Big Tech is spending big to turn the U.S. Senate blue next week

Employees of Alphabet, Amazon, Apple, Facebook, and Microsoft have put $6.4 million behind Democrats’ bid to win the Senate on November 3.

Big Tech is spending big to turn the U.S. Senate blue next week
[Photo: Alejandro Barba/Unsplash]

The employees of the biggest tech companies spent big in 2020 to help Democrats around the county turn the Senate blue. Democrats need to flip just four Senate seats to achieve a majority in 2021. The party’s urgency for doing so was underlined again Monday as Republicans forced the confirmation of Amy Coney Barrett to the Supreme Court on a party line vote.


According to Federal Election Commission filings through October 15, employees of Google parent Alphabet, Amazon, Apple, Facebook, and Microsoft have spent a combined $6.4 million to help Democrats unseat some of the most vulnerable Republicans in the Senate. Employees of these companies live mainly on the West Coast, far away from the states whose Senate seats are in play. But control of the Senate has broad implications for both them and their employers.

Here’s a look at the Democratic challengers who have raked in the most cash from Big Tech employees:

Jaime Harrison (South Carolina)

The first on the list of Republican targets is Lindsey Graham of South Carolina, who is in the fight of his political career defending his seat against Democratic challenger Jaime Harrison. Harrison still trails the three-term senator but is running hard and has a chance. Harrison’s campaign raked in an unprecedented $57 million in donations in the September-ending quarter, much of it from people outside South Carolina—a fact Graham bemoaned on national television. Graham is a particularly juicy target for liberals because of his whiplash conversion to avid Trump supporter after once calling the president a “race-bating, xenophobic, religious bigot.” Employees of the big tech firms have donated almost $1 million to Harrison.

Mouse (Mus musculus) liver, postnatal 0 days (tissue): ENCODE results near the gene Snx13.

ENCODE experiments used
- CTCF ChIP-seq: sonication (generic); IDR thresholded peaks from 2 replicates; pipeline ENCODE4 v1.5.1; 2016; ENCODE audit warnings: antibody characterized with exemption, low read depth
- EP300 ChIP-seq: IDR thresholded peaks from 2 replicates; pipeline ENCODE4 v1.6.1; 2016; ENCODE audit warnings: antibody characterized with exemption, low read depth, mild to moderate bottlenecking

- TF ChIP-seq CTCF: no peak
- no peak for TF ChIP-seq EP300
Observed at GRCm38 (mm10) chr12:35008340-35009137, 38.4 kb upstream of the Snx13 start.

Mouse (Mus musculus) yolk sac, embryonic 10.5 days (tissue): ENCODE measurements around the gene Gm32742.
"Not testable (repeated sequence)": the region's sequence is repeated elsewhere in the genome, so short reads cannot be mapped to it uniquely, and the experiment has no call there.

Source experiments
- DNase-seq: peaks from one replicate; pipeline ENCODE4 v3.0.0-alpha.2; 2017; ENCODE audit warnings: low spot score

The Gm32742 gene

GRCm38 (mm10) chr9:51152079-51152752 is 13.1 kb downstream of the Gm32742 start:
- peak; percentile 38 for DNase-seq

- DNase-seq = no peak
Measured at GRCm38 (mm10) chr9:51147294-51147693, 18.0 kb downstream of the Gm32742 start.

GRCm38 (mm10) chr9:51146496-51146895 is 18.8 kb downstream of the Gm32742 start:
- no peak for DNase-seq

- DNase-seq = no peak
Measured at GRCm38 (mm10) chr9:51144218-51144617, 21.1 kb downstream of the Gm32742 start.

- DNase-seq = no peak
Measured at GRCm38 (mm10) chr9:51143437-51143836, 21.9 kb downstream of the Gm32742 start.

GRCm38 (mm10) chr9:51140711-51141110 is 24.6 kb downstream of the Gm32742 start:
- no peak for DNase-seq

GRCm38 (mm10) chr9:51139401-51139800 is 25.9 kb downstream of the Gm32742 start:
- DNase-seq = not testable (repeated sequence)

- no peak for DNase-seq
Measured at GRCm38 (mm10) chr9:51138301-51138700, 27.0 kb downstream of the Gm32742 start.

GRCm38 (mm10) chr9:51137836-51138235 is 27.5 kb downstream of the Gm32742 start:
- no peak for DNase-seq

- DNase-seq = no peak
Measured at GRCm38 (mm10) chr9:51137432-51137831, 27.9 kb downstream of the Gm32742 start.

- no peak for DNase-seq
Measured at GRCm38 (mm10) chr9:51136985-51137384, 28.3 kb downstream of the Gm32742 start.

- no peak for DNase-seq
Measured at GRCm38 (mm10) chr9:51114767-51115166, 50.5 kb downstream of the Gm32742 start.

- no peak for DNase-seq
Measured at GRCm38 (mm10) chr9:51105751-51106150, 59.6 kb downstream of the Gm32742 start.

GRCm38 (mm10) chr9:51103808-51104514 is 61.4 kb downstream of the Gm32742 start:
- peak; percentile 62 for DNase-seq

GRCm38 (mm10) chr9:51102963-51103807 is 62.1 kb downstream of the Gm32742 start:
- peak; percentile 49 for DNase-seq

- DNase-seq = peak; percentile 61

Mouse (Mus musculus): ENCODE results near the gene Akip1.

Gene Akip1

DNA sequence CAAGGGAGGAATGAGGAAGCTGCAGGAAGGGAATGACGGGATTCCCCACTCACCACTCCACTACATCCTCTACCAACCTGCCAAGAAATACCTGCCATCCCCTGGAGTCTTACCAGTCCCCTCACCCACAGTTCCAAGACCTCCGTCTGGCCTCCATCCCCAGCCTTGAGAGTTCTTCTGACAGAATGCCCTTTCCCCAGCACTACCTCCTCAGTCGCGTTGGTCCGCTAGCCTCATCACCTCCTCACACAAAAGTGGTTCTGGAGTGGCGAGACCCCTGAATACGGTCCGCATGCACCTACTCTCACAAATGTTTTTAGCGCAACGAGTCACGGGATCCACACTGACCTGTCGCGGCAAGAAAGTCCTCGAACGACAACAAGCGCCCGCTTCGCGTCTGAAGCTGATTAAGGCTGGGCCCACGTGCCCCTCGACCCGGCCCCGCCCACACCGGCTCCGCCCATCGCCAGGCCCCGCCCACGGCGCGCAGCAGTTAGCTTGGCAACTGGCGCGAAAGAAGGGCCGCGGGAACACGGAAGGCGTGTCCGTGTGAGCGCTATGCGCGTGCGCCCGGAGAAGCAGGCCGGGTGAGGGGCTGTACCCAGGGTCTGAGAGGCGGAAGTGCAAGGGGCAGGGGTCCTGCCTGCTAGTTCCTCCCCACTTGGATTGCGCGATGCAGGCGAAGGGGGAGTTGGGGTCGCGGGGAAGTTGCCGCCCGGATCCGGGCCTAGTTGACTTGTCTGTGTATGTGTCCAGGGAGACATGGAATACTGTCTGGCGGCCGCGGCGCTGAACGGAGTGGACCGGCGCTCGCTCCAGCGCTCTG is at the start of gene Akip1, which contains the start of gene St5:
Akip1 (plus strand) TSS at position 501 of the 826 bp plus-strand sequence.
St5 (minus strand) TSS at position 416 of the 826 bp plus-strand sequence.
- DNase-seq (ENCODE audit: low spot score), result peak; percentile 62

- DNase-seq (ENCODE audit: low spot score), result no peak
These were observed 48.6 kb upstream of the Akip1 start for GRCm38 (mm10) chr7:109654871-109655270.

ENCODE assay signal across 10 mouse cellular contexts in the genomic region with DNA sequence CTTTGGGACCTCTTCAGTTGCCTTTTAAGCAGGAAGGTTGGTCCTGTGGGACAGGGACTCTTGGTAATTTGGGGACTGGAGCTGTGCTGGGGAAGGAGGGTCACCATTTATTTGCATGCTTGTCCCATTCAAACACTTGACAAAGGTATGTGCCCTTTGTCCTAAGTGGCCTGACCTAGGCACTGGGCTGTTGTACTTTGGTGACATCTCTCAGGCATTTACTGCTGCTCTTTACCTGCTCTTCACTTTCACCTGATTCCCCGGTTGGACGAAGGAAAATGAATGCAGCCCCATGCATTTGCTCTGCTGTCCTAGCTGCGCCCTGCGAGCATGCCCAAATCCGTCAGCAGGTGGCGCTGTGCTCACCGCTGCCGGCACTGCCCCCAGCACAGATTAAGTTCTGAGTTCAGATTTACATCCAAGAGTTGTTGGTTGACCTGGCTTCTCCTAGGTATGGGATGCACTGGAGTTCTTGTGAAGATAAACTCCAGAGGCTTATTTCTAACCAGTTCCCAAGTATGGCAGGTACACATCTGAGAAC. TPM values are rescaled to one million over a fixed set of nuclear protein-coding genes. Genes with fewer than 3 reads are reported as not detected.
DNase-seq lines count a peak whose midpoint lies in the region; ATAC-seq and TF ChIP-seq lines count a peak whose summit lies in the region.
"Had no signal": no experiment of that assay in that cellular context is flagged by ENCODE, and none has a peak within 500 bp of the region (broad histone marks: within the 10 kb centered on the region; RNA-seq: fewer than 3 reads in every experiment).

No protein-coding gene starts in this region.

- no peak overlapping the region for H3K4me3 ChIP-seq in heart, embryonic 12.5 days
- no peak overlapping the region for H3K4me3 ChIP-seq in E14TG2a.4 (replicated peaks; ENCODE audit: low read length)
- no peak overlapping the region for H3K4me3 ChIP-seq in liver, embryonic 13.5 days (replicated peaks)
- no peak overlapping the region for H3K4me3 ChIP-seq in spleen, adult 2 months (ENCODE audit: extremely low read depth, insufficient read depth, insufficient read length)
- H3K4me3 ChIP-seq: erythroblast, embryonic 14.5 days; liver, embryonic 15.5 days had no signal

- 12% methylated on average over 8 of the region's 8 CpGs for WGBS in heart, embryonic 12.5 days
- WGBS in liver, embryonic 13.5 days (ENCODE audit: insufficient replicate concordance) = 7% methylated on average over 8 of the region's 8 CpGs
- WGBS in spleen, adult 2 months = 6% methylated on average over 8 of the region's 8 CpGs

Sara Gideon (Maine)

The second biggest target for tech employees is Susan Collins, the Maine senator who has been a rare voice in the GOP to speak out against the Trumps, but only in words rather than votes. She sided with the president when it really mattered—in the vote to acquit him in the impeachment trial, the confirmation of controversial Supreme Court nominees Brett Kavanaugh and Amy Coney Barrett, the failed attempt to overturn the Affordable Care Act, and the Trump tax cuts of 2017. Tech company employees have donated $832,000 to Collins’s Democratic opponent, Sara Gideon, a former speaker of the Maine House of Representatives. Gideon’s campaign has found traction focusing on healthcare reform during the pandemic and hammering Collins’s votes to reject the ACA.

Steve Bullock (Montana)

Big Tech is backing former presidential candidate Steve Bullock in his bid to take one of Montana’s Senate seats away from the Republican Steve Daines. A recent New York Times-Siena College poll had Bullock running three points behind Daines, who received a push when President Trump gave him credit this summer for federal legislation protecting national parks, a big issue among hunters in Montana. But Daines is vulnerable if Democrats come out in droves to eject the president. Tech company employees see it that way, giving a total of $768,483 to Bullock’s campaign, the third most for any Senate challenger.

Theresa Greenfield (Iowa)